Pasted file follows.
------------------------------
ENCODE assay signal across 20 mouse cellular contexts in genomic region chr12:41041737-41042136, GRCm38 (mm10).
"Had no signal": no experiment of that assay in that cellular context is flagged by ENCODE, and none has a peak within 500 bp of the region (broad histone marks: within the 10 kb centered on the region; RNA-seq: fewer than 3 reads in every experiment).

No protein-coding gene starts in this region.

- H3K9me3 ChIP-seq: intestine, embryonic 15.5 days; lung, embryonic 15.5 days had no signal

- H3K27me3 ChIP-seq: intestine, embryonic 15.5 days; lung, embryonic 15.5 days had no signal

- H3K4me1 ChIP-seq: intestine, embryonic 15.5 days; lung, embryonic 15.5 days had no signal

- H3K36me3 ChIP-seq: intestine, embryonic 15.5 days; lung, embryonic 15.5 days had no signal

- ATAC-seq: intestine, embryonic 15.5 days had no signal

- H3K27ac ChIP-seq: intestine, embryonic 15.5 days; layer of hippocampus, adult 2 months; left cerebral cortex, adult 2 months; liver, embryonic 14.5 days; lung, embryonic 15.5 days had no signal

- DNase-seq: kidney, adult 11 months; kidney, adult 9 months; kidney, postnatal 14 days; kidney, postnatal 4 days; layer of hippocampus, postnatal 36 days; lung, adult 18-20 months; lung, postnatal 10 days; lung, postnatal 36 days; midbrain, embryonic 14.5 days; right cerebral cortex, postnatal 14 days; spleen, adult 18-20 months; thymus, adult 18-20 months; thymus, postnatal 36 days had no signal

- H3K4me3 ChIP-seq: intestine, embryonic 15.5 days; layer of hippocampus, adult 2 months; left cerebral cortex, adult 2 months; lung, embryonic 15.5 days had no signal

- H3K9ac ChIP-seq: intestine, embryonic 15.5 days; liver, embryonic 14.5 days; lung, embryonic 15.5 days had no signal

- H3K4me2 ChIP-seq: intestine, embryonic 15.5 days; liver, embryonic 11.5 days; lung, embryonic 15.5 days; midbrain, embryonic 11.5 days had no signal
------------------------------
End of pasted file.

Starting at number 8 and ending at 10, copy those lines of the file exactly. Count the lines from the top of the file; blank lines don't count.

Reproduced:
- ATAC-seq: intestine, embryonic 15.5 days had no signal

- H3K27ac ChIP-seq: intestine, embryonic 15.5 days; layer of hippocampus, adult 2 months; left cerebral cortex, adult 2 months; liver, embryonic 14.5 days; lung, embryonic 15.5 days had no signal

- DNase-seq: kidney, adult 11 months; kidney, adult 9 months; kidney, postnatal 14 days; kidney, postnatal 4 days; layer of hippocampus, postnatal 36 days; lung, adult 18-20 months; lung, postnatal 10 days; lung, postnatal 36 days; midbrain, embryonic 14.5 days; right cerebral cortex, postnatal 14 days; spleen, adult 18-20 months; thymus, adult 18-20 months; thymus, postnatal 36 days had no signal